A little addendum to my earlier post on Bill Keller, The New York Times, and real journalism: for a prime example of real media courage, Keller would do well to look to Al Jazeera, which not only was the first major network to cover the Tunisian protests and lend the movement instant worldwide credibility, but has also continued to broadcast in Egypt, despite all attempts to shut it down, block it, and revoke its press credentials.
Bill Keller is the executive editor of The New York Times. On Wednesday, January 26, his article for the Magazine, “Dealing with Assange and the WikiLeaks Secrets,” was published, detailing the behind-the-scenes process of his newspaper’s collaboration and eventual falling-out with the enigmatic vigilante journalist.
Keller’s implicit message, however, was impossible to miss: Julian Assange is a reckless, harmful individual whose self-delusion and visions of grandeur belied his inability to produce real journalism — a task which, of course, is ostensibly exactly what The New York Times does on a regular basis.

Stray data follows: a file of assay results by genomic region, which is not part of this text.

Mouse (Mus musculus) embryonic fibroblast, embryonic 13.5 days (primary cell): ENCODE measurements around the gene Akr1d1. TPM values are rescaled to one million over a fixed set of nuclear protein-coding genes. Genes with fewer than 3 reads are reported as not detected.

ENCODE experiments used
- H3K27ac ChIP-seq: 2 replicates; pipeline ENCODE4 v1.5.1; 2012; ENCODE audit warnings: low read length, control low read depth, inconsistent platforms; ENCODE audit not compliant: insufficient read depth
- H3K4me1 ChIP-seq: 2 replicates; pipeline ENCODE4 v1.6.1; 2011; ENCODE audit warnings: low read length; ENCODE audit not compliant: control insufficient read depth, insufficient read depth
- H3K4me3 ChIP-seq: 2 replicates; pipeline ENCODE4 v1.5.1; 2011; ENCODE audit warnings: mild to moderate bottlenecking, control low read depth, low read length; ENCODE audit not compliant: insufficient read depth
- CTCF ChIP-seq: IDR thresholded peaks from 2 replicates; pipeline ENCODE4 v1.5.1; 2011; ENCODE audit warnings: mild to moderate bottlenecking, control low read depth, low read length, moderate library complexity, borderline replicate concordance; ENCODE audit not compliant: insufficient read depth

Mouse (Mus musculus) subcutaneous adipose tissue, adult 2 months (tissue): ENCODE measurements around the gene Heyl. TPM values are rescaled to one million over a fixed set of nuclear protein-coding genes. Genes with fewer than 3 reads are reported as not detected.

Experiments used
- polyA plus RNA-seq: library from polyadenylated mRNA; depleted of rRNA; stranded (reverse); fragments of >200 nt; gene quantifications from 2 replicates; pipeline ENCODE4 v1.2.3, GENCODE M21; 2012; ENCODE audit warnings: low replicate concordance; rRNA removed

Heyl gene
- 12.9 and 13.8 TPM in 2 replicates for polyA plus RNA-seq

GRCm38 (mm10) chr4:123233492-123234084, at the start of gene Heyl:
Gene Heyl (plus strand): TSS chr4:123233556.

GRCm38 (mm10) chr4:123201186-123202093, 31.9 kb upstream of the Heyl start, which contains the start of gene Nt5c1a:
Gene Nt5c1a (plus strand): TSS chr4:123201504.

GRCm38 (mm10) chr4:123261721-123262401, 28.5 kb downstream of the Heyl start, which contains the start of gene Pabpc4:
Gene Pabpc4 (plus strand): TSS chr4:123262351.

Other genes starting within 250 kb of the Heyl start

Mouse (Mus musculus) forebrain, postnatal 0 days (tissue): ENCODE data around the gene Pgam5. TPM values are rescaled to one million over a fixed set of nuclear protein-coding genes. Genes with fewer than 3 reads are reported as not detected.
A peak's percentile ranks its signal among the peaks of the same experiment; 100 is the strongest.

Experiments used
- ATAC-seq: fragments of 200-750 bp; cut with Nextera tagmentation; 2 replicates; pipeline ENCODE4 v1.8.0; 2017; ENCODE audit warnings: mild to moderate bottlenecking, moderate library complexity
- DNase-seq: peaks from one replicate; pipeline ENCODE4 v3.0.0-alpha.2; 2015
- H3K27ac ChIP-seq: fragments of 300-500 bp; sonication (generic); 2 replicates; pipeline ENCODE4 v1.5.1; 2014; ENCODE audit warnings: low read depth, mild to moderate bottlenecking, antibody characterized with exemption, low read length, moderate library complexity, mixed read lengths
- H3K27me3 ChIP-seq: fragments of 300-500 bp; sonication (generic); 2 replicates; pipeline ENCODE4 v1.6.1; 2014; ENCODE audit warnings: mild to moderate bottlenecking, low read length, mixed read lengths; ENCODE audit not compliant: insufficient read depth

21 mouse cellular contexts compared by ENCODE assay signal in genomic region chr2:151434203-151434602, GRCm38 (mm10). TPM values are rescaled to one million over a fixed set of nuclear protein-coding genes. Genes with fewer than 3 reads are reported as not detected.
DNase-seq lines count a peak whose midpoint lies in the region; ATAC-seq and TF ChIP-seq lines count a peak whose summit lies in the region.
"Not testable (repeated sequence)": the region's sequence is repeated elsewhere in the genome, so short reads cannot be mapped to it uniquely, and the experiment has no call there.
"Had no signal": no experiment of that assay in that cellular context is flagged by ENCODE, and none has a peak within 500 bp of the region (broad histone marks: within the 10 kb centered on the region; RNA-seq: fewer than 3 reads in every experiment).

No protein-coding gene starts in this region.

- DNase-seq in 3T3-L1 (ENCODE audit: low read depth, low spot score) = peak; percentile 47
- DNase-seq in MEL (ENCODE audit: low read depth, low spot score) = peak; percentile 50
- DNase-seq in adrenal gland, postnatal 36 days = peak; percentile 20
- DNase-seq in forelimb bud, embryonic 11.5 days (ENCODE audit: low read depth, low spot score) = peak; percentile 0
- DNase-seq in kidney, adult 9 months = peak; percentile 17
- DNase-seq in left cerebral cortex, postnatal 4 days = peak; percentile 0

Except for when it doesn’t. As I read Keller’s piece, I was often astonished at his utter lack of introspection — from both a personal and professional perspective — as well as his defense of some very questionable decisions made by him and his staff. Here, below, are a few of my thoughts, in no particular order: Continue reading
This is an American criticism that has never really made any sense. It now makes even less sense.
The Republican Party, in an effort to reduce the size of government and return civil liberties to the American people, has proposed recording users’ online browsing history and IP addresses.
Wait, what? Not only does that stand in stark contrast to their stated values, it also happens to directly contradict their opposition to data aggregation by online behavioral targeting firms, who essentially do the same thing but with more restrictions against using personally identifiable information. Apparently, only the U.S. government is above the law (something I suppose we should’ve learned already from the Bush years).